Among those who lacked oversight in the Rose situation, apparently, is the NCAA’s clearinghouse itself. I’m not sure, but I don’t think schools even receive individual copies of potential students’ SATs. As far as I know, they only get the result. How then was Memphis to have rooted out a handwriting inconsistency on a test that was taken by a non-Memphis student in a classroom 500 miles away?
Now I’ve watched a lot of NCAA infractions cases move forward, and one thing to remember is that you NEVER know what minute point the NCAA might seize upon to anchor its case. You may think you’re comparing apples to apples in comparing NCAA cases, but they have a way of turning something into an orange before you know it.
Right now, the operative statements are the ones Memphis has prepared for the NCAA (which they’re not yet making public) and any statements Rose has given the NCAA.
(In the meantime, I think there’s a lesson to be learned from all of this. And that is, if you’re a prospective college athlete, and you’re thinking about breaking the rules, just stop and really take a good look inward, pause and give some thought to what you’re about to do, then do the smart and safe thing . . . and sign with USC.)
At any rate, barring a vacated Final Four, the reality of all this for Calipari is far less damaging than the commentary to this point would suggest. Though both Calipari, and by extension UK, already has suffered some damage through perception alone.
Don’t get me wrong. The whole business won’t be a bullet-point on his resume. But it also isn’t anywhere close to a smoking gun.
At the same time, there are some guys in this mess who may have dodged a bullet, which brings us to . . .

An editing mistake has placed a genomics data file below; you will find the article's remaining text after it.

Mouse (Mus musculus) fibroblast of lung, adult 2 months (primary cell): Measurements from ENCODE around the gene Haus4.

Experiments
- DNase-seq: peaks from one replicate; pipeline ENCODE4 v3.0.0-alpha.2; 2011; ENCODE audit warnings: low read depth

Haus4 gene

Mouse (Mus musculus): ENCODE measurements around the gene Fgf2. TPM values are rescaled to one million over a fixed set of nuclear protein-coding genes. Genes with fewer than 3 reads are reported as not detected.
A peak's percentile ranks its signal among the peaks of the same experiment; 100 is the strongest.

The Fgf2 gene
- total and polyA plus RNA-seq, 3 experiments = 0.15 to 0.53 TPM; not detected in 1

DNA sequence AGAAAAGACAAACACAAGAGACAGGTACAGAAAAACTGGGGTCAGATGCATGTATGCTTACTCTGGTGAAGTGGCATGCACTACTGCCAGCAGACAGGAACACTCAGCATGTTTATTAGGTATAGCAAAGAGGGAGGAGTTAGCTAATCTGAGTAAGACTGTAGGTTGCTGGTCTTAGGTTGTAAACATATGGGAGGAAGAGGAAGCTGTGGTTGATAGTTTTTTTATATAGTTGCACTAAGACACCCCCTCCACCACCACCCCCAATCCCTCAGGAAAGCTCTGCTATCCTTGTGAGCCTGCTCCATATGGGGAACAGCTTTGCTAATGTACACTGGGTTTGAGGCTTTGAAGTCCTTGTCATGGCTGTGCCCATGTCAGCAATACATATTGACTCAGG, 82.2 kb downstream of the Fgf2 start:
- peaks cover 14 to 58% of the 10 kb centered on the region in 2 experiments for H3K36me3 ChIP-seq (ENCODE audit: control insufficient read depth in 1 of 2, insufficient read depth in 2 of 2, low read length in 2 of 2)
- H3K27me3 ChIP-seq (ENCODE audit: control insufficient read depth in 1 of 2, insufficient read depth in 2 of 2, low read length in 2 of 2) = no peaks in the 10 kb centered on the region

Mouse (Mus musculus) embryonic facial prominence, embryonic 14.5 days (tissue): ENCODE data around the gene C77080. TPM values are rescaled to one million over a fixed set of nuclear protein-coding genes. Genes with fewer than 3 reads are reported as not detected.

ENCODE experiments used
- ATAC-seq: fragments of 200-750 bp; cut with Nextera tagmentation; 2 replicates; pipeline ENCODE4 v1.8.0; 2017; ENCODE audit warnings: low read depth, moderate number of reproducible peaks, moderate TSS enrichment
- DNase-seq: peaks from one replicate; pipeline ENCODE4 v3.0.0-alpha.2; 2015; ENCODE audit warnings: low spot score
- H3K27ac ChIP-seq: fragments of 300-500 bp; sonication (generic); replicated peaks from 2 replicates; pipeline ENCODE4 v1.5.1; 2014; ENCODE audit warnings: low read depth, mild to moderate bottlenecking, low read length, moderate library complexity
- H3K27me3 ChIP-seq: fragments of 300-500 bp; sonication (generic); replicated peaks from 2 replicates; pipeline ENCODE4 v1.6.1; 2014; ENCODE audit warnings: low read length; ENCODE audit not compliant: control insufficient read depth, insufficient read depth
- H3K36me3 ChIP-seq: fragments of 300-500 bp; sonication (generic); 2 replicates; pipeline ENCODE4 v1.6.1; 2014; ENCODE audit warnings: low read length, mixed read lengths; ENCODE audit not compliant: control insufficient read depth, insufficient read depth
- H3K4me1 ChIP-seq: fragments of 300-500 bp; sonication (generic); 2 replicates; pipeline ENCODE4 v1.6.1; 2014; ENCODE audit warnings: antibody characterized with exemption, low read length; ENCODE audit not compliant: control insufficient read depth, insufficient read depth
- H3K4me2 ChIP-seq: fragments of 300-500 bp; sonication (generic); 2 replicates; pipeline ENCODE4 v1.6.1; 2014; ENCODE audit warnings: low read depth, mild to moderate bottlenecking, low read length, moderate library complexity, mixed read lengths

THE TODD-BARNHART ANGLE
There is a serious question to be asked of UK about this deal at Memphis, but it isn’t aimed at Calipari. There’s reporting out there to suggest that some UK Trustees didn’t know that these allegations had been brought by the NCAA, despite claims by UK president Lee Todd and athletic director Mitch Barnhart that Calipari had been “very forthcoming” about the allegations.
This is not how business should be done at UK, or any state university. I don’t expect Barnhart or Todd to talk about upcoming NCAA investigations with the press, though it would be nice. It is and was reasonable, however, to expect Barnhart and/or Todd to inform both the board of trustees and the athletic board of the pending charges at Memphis. This was not a secret, even though nobody knew about it. The letter was public record the minute it was received by Memphis.
Also, NCAA director of enforcement David Price, in describing his discussions with Barnhart prior to the Calipari hire, paints a different picture than Barnhart did. Price said he had no discussions with UK regarding current cases, and that he referred UK to discuss it with Calipari.
Now it’s possible that Barnhart and Todd got lucky in this. They didn’t know Calipari was in the clear, but it looks as though he will be. Still, if I were a trustee at UK, I’d want to know immediately why I wasn’t informed of the full picture when Calipari was hired. But that’s just me.
GILLISPIE SUES UK:
This would be high comedy, if there weren’t so much money inv
I actually have a little more work to do before I weigh in fully on this one. But I will offer you this little take on the Top Ten reasons UK says its “Memorandum of Understanding” with Billy Gillispie didn’t constitute a formal contract:
10. Was written on a napkin from the Qdoba next to Memorial Coliseum
9. Did not indicate clearly enough that the coach was to beat teams like Gardner-Webb
8. Provided an incentive bonus for number of times the coach said “whipping”
7. Coach signed his name Billy “Glide” Cillispie
6. Coach marked through two paragraphs because they were “bad paragraphs.”
5. Witness to the memorandum signing is listed as “Jack Daniels.”
4. Last contract sent to Gillispie for signature was on a day he lost to Vandy by 13, raising question as to whether either party was of sound mind.
3. Was composed on an iPhone.
2. Salary is listed as “a very very very very very lot of money.”
And the No. 1 reason UK says its memorandum of understanding was not a formal contract . . .
1. Gillispie’s tenure was a joke, why shouldn’t the contract have been one?